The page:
To avoid a net shift of carbon from the forests to the atmosphere, forests have to be managed in a sustainable way. Basic requirement for sustainable biomass can be summarized as follows:
• Not more biomass is harvested than regrown in a given biomass system
• The fertility of the soil is safeguarded as well as the water quality
• The utilisation of biomass is managed for protection of biodiversity
These are basic rules inherent to any sustainability scheme. The state administration and the forest owners along with private players have to warrant a sustainable forest management based on these principles. The recent bioenergy declaration from US based NGO’s is alarming
The logic consequence of the declaration by the NGOs would be: leave the trees untouched in the forests while the old trees release their carbon by decay or forest fires. At the same time, continue the use of fossil fuels to supply the demand for heat, electricity and mobility. Unfortunately, this strategy is part of the energy reality in the USA and explains the extremely high CO2
emissions per capita in this country. World Bank data for the period 2011 – 2015 reveals this problem: The sustainability of biomass in Sub Saharan Africa countries is a point of concern and has to be addressed via the various sustainability schemes. The increasing use of biomass in USA and EU will lead to a reduction of dependence on fossil fuels and lower emissions.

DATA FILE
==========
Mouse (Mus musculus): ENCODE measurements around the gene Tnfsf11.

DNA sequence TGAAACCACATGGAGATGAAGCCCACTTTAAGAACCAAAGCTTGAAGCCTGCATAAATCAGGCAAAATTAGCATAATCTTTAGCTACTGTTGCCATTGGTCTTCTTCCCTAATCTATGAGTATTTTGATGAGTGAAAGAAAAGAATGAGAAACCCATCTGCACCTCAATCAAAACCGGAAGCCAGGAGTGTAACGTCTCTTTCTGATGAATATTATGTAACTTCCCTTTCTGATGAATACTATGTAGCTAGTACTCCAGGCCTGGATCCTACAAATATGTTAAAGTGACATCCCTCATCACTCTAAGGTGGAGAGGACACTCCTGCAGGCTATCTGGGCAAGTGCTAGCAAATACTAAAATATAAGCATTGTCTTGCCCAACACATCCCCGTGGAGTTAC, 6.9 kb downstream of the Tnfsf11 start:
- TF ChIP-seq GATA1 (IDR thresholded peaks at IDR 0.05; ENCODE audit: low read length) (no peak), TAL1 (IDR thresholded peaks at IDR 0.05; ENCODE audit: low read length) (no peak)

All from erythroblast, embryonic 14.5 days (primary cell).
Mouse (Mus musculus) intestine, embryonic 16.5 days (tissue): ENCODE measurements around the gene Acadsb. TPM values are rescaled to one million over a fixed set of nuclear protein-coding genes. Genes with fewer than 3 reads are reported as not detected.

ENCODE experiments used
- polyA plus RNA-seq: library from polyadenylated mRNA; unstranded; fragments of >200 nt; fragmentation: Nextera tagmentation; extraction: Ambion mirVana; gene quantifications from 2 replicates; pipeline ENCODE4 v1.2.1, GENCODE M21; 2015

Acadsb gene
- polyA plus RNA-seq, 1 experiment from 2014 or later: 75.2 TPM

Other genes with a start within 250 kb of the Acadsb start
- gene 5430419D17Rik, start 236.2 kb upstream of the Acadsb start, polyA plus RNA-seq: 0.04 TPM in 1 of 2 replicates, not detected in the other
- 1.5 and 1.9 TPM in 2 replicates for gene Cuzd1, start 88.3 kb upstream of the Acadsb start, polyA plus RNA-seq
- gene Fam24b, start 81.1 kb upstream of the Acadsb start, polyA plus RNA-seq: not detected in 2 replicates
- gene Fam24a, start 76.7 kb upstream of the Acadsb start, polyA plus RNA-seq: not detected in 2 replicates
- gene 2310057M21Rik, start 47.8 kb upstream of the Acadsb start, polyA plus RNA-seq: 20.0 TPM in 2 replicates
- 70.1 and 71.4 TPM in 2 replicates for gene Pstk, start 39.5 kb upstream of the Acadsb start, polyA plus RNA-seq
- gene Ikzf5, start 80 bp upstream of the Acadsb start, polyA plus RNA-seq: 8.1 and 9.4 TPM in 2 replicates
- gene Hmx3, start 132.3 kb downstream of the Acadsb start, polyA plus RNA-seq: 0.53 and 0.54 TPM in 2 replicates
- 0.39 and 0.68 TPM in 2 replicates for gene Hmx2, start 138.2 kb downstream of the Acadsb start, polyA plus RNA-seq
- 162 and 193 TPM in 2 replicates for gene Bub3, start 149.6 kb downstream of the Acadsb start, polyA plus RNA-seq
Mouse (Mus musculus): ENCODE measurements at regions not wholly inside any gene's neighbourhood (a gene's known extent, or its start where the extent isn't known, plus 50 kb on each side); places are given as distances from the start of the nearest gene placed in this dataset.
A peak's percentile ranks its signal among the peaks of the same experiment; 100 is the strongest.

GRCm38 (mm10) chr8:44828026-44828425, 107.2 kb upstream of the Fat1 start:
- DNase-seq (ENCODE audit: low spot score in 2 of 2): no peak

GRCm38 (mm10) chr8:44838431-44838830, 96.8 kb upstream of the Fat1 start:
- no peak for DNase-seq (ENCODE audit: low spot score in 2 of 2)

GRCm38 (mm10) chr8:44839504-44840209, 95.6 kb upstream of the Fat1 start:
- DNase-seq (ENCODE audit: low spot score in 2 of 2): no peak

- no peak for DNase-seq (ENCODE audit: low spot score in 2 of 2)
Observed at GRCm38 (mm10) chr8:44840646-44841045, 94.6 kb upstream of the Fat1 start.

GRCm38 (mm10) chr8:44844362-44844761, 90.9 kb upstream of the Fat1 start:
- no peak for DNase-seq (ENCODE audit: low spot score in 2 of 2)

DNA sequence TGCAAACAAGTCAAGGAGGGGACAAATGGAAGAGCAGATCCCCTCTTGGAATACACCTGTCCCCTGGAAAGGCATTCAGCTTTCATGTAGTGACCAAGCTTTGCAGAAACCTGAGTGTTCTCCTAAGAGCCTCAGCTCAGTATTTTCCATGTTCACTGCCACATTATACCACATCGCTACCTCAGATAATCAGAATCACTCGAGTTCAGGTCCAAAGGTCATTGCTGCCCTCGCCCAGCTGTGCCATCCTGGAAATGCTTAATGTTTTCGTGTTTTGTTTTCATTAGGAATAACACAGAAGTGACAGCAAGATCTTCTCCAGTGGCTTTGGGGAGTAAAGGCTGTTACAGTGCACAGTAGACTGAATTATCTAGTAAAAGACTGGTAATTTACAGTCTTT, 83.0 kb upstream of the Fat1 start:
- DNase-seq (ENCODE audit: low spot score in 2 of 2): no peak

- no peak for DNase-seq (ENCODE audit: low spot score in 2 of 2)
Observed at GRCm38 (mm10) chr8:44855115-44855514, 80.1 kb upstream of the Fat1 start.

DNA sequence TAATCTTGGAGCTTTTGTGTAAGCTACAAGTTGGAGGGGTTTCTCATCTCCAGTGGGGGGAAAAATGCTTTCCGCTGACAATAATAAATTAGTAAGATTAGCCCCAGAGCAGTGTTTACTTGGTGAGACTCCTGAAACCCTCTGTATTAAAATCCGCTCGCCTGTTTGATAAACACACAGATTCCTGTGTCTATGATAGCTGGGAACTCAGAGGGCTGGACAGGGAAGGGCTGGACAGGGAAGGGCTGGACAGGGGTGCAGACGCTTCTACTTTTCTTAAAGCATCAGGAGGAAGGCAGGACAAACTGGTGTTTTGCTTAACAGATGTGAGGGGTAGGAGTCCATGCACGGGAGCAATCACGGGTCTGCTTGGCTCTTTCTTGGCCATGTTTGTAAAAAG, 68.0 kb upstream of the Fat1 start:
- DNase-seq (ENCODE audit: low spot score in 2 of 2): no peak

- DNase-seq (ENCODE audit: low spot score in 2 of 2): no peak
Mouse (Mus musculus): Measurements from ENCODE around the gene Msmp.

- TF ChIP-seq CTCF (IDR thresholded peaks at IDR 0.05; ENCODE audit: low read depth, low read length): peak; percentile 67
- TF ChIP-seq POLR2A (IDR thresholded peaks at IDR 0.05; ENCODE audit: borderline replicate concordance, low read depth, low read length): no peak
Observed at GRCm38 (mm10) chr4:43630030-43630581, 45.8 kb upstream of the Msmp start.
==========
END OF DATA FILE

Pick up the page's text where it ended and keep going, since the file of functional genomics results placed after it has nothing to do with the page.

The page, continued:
Carbon dioxide emissions per capita (select countries)
||CO2 emissions (Tonnes per capita)
|Target for 2 deg. C
Follow the leaders in climate mitigation policy
Sweden is a highly developed country that uses its forest in a sustainable way for paper, pulp and energy. Bioenergy covers more than 30% of the primary energy demand, the carbon dioxide gas emissions per capita are 5.5 tonnes and the industry has created many new jobs. Another example is Brazil, a country with a strong economic development. It has a share of more than 20% bioenergy in the energy portfolio and very low emissions per capita. Also, in African countries, south of the Sahara, biomass is the main energy source and the emissions are extremely low, but the issue of sustainability has to be addressed first. Globally, the CO2
emissions should be not more than 1.6 tonnes per capita to comply with the 2°C target.
But what is happening in the USA? The emissions are three times higher than in highly developed Sweden and ten times higher than they should be to comply with the 2°C target! The share of fossil fuels in the energy system is far too high and the contribution of solid biomass is far too low.
We invite responsible NGOs to be a part of the climate mitigation work to follow the example of countries are proving that solid biomass is the cornerstone of a future carbon neutral energy portfolio.
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For more information, please contact:
Heinz Kopetz, President WBA, +436506806988, email@example.com
Karin Haara, Executive Director WBA, +46705432641, firstname.lastname@example.org
Bharadwaj V Kummamuru, Project Officer WBA, +46767159785 email@example.com